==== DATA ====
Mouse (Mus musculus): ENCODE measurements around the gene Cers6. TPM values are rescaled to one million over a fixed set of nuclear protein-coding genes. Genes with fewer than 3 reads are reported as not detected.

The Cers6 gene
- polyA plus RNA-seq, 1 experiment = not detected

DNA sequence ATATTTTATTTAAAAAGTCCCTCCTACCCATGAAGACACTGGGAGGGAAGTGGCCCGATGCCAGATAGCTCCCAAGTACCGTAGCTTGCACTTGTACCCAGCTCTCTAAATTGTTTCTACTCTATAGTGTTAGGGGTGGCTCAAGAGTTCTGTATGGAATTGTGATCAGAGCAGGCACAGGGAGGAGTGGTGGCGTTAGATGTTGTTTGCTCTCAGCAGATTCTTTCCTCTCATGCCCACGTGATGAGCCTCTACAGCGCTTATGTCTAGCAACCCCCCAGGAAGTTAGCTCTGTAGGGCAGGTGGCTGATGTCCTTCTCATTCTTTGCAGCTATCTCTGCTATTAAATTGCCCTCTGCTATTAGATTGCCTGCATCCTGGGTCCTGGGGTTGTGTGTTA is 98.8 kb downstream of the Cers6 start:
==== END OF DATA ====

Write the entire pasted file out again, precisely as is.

Mouse (Mus musculus): ENCODE measurements around the gene Cers6. TPM values are rescaled to one million over a fixed set of nuclear protein-coding genes. Genes with fewer than 3 reads are reported as not detected.

The Cers6 gene
- polyA plus RNA-seq, 1 experiment = not detected

DNA sequence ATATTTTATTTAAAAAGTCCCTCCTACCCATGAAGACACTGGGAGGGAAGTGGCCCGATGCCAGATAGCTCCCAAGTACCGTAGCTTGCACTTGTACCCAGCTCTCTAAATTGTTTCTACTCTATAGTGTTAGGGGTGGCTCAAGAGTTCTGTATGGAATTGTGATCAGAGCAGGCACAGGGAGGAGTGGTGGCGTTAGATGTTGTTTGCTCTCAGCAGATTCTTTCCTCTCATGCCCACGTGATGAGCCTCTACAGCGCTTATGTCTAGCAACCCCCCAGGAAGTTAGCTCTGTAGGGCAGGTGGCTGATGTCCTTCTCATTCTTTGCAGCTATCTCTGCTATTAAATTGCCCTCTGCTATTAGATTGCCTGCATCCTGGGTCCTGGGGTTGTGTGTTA is 98.8 kb downstream of the Cers6 start: